So Abu Dhabi, which just bailed out Dubai with a $10 billion loan, is looking to escape the Citi deal, and is also suing the company for $4 billion in damages, alleging "fraudulent misrepresentations." The experts who talked with Bloomberg and The Wall Street Journal believe Abu Dhabi's chances of winning its court case are slim, but it may be able to use the suit as a lever to negotiate a more reasonable price at which to swap the stock. Paying over $30 for a share of stock that closed at $3.56 on Tuesday is clearly ridiculous. Still, even with the lawsuit, Abu Dhabi will likely take a loss on the deal.
The Citigroup equity units that ADIA purchased require the bank to remarket junior-ranking debt securities. The proceeds from the sale would then be used to buy Citigroup common stock in four equal installments between March 15, 2010, and Sept. 15, 2011. The equity units could be swapped for as many as 235.6 million shares.
Other sovereign wealth funds have fared much better with their Citigroup deals:
- The Kuwait Investment Authority sold its stake in Citigroup for $4.1 billion and made a $1.1 billion profit.
- Singapore Investment Corp. cut its stake in Citigroup to less than 5% from more than 9% and gained $1.6 billion
With all these shares changing hands, the downward pressure on Citigroup stock will likely continue well past March 15, 2010, the date upon which Abu Dhabi's stake begins to convert to common stock.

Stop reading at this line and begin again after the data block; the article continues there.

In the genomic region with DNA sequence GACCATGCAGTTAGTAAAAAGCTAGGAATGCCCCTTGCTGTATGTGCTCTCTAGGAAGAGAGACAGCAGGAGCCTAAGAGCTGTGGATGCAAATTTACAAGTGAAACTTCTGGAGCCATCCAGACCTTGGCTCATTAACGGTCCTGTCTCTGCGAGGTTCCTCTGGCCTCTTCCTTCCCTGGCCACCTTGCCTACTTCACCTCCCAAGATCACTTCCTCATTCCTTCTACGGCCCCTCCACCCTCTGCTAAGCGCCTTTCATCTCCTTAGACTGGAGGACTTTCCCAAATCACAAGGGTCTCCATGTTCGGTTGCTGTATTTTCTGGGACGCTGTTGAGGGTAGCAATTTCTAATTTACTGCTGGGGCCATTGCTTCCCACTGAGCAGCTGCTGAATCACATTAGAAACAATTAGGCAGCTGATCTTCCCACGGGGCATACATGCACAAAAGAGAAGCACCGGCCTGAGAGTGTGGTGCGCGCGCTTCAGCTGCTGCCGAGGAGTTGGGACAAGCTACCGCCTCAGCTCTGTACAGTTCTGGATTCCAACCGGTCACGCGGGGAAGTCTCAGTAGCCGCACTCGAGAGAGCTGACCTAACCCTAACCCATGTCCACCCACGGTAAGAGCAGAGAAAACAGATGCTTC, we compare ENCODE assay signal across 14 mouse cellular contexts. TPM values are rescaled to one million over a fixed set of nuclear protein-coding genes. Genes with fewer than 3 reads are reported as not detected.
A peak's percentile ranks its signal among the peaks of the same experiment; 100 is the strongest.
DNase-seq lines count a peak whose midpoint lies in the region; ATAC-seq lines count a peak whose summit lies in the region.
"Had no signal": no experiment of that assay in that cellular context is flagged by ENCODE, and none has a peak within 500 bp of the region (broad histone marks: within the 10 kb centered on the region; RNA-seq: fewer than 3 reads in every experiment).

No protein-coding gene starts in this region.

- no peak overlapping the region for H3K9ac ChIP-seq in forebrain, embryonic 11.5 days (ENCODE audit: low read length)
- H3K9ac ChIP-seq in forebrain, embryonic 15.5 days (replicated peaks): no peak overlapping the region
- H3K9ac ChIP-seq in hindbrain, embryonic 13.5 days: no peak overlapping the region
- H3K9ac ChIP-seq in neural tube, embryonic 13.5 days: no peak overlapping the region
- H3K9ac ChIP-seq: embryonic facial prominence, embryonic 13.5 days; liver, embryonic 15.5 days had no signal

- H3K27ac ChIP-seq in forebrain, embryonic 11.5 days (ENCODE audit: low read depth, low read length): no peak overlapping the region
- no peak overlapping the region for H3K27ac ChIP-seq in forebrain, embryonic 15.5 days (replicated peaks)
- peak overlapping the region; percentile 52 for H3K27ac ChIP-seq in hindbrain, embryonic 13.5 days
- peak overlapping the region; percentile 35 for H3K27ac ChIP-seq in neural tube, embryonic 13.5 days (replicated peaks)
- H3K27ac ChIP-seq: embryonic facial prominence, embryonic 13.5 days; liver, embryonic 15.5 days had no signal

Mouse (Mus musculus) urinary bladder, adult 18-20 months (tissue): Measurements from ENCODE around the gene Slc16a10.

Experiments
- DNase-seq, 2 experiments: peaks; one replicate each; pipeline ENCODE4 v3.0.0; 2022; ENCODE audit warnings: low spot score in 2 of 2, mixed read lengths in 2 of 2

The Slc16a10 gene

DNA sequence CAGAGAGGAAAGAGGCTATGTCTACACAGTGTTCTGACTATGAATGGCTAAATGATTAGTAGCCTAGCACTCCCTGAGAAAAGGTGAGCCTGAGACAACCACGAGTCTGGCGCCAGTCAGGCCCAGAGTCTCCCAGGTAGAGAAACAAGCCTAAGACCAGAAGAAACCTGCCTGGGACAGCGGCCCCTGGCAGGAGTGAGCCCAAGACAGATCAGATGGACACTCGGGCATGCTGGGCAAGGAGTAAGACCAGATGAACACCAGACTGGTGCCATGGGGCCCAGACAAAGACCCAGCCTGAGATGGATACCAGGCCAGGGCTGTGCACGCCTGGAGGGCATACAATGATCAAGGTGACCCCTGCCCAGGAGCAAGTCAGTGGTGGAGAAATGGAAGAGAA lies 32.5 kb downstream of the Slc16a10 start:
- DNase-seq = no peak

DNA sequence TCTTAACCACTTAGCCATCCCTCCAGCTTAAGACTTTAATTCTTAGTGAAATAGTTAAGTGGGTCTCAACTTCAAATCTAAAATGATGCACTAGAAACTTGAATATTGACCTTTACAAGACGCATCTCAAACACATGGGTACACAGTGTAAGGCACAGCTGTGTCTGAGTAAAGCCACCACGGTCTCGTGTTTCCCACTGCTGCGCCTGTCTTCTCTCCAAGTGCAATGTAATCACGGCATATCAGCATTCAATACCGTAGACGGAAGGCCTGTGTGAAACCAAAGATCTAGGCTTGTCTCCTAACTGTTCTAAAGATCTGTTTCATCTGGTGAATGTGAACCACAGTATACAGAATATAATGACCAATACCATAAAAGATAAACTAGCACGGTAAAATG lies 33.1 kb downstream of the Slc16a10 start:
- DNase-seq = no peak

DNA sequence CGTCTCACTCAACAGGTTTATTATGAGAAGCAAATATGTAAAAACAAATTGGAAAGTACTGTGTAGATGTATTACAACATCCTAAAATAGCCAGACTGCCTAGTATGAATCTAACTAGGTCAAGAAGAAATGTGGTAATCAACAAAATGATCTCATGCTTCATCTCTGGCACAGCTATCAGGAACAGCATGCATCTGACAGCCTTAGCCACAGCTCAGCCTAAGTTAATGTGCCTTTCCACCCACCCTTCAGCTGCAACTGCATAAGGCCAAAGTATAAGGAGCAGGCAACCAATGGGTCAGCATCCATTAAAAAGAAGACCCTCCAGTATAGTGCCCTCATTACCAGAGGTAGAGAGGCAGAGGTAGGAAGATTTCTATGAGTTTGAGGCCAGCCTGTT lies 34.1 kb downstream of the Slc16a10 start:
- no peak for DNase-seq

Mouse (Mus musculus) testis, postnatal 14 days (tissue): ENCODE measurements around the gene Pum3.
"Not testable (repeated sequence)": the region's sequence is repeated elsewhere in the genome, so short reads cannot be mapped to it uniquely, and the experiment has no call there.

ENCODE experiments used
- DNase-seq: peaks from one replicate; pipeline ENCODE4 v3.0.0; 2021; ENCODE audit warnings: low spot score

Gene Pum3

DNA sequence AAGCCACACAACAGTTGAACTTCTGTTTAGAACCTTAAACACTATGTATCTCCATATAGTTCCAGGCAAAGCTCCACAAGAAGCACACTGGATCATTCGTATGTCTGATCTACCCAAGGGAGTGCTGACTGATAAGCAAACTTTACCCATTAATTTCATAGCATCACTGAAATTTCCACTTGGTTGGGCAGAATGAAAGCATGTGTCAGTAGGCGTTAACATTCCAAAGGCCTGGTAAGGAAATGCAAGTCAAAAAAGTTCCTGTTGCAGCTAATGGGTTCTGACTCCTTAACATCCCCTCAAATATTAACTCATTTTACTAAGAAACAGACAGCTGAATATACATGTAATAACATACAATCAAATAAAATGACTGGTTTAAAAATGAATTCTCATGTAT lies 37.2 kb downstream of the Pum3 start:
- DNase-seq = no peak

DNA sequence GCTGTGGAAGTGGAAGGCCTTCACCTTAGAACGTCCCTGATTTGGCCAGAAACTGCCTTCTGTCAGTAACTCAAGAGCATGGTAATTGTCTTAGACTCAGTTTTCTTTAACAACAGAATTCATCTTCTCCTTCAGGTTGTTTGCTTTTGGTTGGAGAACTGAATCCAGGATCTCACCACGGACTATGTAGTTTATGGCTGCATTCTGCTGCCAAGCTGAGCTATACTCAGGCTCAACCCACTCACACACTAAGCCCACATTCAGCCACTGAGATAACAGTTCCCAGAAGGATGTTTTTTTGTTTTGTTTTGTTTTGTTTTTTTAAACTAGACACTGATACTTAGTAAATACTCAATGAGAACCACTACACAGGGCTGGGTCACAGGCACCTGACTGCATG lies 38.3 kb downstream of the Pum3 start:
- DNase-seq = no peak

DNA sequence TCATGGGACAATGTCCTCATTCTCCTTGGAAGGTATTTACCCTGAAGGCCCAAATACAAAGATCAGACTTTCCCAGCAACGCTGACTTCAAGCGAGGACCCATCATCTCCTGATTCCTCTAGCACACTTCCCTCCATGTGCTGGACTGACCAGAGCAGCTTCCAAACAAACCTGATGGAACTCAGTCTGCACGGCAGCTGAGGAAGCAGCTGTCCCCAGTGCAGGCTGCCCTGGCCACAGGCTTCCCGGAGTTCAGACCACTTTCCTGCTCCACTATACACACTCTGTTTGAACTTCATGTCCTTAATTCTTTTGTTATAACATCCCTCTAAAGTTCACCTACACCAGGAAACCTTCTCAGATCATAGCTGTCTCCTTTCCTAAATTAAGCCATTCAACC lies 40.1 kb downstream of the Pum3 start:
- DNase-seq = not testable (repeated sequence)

Bending the Tax Rules
In a related story, the Treasury Department and the IRS agreed to help Citigroup prop up its share price by foregoing billions of dollars in potential tax payments as part of its deal to wean the company from TARP, according to a story in The Washington Post. Last Friday, the IRS issued an exception to long-standing tax rules that will allow Citigroup and a few other companies partially owned by the government to retain billions of dollars worth of tax breaks that otherwise would have declined in value when the government sold its shares to private investors.
U.S. taxpayers could be taking a larger loss in tax revenue than Abu Dhabi is taking on its stock swap, depending on future profits of Citigroup. At the end of the third quarter, Citigroup said the value of its recent losses was $38 billion. The deal granted by the IRS will allow Citigroup to avoid paying taxes on its next $38 billion in profits. While no one can set a precise value on this deal because it depends on Citigroup's future profitability and other factors, experts believe Citi will save at least several billion dollars as a result of the IRS rule change.
Looks like both U.S. taxpayers and the sovereign investors of Abu Dhabi will be getting the short end of the stick as Citigroup rebuilds its balance sheet and moves slowly back toward profitability.